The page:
Fourteen tiger reserves of India, including three each in Assam and Madhya Pradesh, have attained the globally accepted Conservation Assured |Tiger Standards accreditation, the environment ministry announced on International Tiger Day on Thursday.
Surprisingly, the three most popular tiger reserves in terms of tourist footfalls — Corbett (Uttarakhand), Ranthambore (Rajasthan) and Bandhavgarh (Madhya Pradesh) — did not get the CA|TS tag which is a conservation tool for best practices and standards to manage tigers.
Drawing attention to this fact during a function to share details of the elite tag of tiger conservation areas, environment secretary R P Gupta said, “When I saw the list, I found that the 14 areas (reserves) are such where tourists’ presence is not that much. So, it’s very vital that we just don’t make these tiger reserves a tourist destination as our topmost priority.”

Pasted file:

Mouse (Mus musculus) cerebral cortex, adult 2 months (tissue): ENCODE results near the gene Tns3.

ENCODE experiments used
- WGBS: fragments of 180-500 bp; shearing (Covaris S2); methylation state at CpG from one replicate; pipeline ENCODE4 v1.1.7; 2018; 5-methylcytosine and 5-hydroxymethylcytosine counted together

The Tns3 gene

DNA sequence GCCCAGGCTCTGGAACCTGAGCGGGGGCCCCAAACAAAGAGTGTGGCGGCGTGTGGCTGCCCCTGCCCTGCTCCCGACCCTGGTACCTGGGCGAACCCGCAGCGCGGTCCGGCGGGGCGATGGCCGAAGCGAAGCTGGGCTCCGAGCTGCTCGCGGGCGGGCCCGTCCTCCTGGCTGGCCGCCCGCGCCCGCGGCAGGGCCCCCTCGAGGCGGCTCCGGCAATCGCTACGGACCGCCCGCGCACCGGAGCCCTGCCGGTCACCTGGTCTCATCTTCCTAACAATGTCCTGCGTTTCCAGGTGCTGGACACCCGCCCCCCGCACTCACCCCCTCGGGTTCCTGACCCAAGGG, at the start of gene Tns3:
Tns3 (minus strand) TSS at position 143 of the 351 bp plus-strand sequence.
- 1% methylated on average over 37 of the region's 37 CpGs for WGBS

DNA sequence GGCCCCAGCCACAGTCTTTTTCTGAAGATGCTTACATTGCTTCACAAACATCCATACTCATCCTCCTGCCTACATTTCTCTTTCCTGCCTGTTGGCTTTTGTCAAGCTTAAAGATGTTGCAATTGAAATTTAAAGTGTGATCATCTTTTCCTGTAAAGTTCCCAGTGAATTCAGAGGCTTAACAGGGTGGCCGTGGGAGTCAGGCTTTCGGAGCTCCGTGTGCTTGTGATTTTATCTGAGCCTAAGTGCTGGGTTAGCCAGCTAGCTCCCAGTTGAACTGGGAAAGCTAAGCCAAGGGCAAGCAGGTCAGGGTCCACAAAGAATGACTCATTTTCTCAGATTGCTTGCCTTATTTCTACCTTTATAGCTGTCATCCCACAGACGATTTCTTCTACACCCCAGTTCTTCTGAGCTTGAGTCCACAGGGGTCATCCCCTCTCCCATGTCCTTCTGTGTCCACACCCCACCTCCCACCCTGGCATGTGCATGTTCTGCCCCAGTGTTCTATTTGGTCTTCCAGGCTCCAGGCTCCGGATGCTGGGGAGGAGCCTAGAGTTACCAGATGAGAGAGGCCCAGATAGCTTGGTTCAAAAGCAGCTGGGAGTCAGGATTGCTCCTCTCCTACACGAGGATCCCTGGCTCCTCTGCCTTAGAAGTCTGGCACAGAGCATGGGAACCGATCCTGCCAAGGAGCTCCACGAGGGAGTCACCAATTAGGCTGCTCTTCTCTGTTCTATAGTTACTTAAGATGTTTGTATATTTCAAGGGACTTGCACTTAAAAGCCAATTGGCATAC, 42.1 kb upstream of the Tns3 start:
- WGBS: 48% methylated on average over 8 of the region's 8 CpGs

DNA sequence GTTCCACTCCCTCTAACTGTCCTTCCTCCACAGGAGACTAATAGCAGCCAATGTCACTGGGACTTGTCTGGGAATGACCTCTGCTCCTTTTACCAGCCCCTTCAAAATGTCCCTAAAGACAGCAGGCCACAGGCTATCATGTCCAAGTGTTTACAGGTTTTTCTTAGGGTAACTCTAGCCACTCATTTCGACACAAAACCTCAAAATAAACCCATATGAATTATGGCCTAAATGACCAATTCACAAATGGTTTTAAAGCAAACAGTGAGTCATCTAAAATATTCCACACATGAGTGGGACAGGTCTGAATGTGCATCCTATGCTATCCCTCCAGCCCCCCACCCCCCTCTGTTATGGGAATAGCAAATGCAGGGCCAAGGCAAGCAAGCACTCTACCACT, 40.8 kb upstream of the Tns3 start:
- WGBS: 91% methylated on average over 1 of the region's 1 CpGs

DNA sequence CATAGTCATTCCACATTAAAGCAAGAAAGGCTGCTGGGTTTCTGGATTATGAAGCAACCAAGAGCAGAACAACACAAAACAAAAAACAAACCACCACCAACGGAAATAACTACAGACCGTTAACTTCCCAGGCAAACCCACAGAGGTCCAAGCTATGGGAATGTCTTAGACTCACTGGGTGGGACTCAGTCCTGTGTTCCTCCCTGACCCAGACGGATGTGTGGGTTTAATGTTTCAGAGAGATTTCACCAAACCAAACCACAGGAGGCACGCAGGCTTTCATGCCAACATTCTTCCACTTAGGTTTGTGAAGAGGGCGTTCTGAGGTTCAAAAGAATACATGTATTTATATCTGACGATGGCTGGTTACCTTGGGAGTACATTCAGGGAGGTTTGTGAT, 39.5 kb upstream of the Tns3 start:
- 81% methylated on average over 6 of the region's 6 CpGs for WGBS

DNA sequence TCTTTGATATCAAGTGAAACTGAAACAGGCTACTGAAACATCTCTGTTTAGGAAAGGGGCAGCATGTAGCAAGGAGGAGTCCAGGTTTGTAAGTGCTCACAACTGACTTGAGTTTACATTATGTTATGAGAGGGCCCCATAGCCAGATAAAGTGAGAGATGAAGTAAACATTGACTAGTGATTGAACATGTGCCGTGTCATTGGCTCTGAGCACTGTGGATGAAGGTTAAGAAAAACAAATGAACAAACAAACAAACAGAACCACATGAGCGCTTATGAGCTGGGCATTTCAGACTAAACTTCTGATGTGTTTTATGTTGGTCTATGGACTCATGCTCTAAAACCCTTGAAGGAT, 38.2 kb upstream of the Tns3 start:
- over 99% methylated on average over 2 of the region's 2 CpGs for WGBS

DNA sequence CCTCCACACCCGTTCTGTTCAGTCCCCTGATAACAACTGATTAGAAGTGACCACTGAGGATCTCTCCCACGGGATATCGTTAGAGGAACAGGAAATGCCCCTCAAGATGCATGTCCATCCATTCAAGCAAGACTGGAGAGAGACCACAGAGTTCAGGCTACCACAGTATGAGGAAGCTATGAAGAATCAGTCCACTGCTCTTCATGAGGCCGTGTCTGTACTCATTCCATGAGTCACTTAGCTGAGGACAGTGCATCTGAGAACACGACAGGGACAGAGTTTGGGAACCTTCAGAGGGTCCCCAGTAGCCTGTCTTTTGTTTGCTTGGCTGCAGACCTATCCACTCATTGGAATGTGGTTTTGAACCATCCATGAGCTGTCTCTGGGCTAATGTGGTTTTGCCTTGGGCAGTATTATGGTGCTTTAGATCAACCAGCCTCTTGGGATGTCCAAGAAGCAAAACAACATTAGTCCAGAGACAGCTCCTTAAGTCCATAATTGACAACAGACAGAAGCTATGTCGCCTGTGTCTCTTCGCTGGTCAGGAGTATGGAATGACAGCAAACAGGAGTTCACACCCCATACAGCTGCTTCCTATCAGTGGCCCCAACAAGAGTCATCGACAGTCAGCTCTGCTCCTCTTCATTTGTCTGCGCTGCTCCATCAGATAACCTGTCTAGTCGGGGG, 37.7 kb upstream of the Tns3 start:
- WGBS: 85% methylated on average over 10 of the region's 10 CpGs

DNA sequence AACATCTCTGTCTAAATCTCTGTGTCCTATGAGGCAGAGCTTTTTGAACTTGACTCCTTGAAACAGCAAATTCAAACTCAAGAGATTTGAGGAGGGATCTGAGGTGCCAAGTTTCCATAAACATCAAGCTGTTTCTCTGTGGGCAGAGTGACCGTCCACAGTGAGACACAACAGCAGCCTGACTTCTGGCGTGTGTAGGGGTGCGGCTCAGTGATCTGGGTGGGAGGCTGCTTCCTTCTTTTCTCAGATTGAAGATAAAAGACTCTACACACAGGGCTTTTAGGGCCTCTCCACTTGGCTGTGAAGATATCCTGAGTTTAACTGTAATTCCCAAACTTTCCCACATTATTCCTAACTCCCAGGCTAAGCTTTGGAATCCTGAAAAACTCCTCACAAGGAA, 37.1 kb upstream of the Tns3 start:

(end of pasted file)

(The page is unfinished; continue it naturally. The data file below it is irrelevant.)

The 14 reserves which figured in the list include Manas, Kaziranga and Orang in Assam; Sundarbans in West Bengal; Valmiki in Bihar; Dudhwa in Uttar Pradesh; Panna, Kanha and Satpura in Madhya; Pradesh; Pench in Maharashtra; Anamalai and Mudumalai in Tamil Nadu; Parambikulam in Kerala; and Bandipur, Karnataka.
Prime Minister Narendra Modi, while tweeting on International Tiger Day, reiterated India’s commitment to ensuring safe habitats for tigers and nurturing tiger-friendly eco-systems.
As per the last census (2018), India has 2,967 tigers and 12,852 leopards. While the population of tigers recorded an increase of 33% since the last census (2014), leopard numbers recorded a jump of 62% since 2014.